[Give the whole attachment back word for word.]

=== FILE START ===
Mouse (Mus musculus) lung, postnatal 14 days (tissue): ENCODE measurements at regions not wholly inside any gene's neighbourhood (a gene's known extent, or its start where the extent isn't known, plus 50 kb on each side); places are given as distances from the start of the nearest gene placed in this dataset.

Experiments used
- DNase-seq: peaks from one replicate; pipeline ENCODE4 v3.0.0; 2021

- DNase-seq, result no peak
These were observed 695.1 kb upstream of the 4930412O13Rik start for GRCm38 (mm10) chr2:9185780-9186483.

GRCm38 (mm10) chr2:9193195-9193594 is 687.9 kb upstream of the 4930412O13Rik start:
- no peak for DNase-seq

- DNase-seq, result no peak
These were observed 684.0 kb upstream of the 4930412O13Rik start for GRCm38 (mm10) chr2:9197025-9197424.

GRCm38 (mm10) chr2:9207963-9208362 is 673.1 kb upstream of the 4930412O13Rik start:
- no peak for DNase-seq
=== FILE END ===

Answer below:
Mouse (Mus musculus) lung, postnatal 14 days (tissue): ENCODE measurements at regions not wholly inside any gene's neighbourhood (a gene's known extent, or its start where the extent isn't known, plus 50 kb on each side); places are given as distances from the start of the nearest gene placed in this dataset.

Experiments used
- DNase-seq: peaks from one replicate; pipeline ENCODE4 v3.0.0; 2021

- DNase-seq, result no peak
These were observed 695.1 kb upstream of the 4930412O13Rik start for GRCm38 (mm10) chr2:9185780-9186483.

GRCm38 (mm10) chr2:9193195-9193594 is 687.9 kb upstream of the 4930412O13Rik start:
- no peak for DNase-seq

- DNase-seq, result no peak
These were observed 684.0 kb upstream of the 4930412O13Rik start for GRCm38 (mm10) chr2:9197025-9197424.

GRCm38 (mm10) chr2:9207963-9208362 is 673.1 kb upstream of the 4930412O13Rik start:
- no peak for DNase-seq